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Publication numberUS3512128 A
Publication typeGrant
Publication dateMay 12, 1970
Filing dateApr 26, 1967
Priority dateApr 26, 1967
Publication numberUS 3512128 A, US 3512128A, US-A-3512128, US3512128 A, US3512128A
InventorsMaki Walter U
Original AssigneeFirestone Tire & Rubber Co
Export CitationBiBTeX, EndNote, RefMan
External Links: USPTO, USPTO Assignment, Espacenet
Engine control warning system
US 3512128 A
Abstract  available in
Previous page
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Claims  available in
Description  (OCR text may contain errors)

United States Patent O 3,512,128 ENGINE CONTROL WARNING SYSTEM Walter U. Maki, Cuyahoga Falls, Ohio, assignor to The Firestone Tire & Rubber Company, Akron, Ohio, a corporation of Ohio Filed Apr. 26, 1967, Ser. No. 633,766 Int. Cl. G01c 21/12; B60q 5/00 U.S. Cl. 340-27 3 Claims ABSTRACT F THE DISCLOSURE BACKGROUND OF THE INVENTION The expanded use of jet engines in the aircraft industry has resulted in control problems which were nonexistent or less critical in internal combustion engines. These engines typically have a relatively high sustaining speed which is normally on the order of thirty to lfifty percent of the maximum speed. When an engine is operated at speeds below the sustaining speed, substantially immediate adjustment of the air-fuel ratio is necessary to prevent over-heating and the resulting deleterious effects on engine components.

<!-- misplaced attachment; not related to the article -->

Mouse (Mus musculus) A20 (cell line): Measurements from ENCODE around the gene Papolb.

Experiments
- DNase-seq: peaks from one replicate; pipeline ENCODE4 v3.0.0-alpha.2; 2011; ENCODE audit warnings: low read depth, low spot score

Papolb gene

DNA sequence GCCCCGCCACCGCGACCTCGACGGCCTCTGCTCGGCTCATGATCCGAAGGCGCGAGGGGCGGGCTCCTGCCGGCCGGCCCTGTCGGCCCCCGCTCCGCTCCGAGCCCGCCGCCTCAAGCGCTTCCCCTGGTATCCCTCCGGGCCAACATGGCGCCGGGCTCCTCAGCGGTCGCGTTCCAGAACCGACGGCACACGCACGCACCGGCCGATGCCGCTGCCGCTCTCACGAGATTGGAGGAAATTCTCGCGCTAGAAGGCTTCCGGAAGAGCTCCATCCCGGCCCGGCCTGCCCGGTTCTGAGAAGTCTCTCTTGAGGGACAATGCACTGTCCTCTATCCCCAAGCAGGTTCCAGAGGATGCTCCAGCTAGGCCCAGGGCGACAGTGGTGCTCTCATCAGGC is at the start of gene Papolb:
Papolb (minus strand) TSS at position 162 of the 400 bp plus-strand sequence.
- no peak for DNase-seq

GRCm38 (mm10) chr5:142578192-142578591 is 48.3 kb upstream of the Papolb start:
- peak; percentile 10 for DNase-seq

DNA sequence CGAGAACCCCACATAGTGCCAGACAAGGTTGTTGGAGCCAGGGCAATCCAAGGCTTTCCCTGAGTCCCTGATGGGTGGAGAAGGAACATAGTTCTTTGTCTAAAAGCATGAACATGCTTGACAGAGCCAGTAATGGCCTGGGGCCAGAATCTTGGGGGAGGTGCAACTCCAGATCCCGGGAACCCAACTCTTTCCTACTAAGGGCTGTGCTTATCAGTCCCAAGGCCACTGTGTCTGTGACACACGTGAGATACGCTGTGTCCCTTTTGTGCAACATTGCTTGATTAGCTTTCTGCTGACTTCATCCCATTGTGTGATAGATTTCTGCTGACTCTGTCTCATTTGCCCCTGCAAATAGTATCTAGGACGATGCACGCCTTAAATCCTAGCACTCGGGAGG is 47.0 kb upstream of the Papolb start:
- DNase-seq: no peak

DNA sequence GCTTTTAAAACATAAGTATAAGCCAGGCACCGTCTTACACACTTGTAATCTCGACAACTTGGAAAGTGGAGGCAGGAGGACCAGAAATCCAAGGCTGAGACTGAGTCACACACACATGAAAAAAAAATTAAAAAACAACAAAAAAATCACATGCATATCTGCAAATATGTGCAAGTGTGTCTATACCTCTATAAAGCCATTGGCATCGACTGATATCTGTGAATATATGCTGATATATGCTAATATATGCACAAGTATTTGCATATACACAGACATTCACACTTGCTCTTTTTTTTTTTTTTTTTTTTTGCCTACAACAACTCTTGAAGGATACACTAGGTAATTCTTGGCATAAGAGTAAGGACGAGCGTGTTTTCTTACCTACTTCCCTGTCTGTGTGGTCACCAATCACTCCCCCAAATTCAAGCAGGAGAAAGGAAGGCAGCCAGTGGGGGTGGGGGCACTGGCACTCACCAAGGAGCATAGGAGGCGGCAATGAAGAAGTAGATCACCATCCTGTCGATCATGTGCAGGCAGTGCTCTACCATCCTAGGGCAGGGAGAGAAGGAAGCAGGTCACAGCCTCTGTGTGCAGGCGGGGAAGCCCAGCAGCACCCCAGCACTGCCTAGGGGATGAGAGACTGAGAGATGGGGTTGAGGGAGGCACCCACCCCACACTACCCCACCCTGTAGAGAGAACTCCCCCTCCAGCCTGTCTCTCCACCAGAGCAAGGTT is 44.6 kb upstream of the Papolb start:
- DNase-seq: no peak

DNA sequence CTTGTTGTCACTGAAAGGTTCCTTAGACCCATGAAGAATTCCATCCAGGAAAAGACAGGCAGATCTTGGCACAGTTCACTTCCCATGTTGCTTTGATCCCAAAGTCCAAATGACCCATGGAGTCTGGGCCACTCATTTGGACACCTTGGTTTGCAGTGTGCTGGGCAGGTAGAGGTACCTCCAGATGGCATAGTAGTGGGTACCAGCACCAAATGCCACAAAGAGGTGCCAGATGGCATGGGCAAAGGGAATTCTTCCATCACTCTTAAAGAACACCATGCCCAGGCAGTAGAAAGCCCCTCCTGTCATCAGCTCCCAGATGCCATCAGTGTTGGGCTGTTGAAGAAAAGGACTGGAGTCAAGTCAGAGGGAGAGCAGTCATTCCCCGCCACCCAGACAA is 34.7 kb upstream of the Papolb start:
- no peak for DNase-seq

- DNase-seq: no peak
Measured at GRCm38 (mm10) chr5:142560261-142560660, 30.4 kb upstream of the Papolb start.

When the speed of a jet engine drops below the sustaining speed, the power output of the turbine is insufcient to drive the air compressor at the required speed, thereby causing a deterioration in engine revolutions which is irreversible over a short period of time. This degradation in the air supply to the combustion chamber results in an excessively high fuel concentration which causes the temperature of the combustion components to rise rapidly and produce hot sections in the combustion chamber and other downstream components such as the exhaust nozzle, throat section, and tail pipe. The existence of these hot sections for even short time periods frequently causes damage requiring the replacement of components at costs amounting to several thousands of dollers.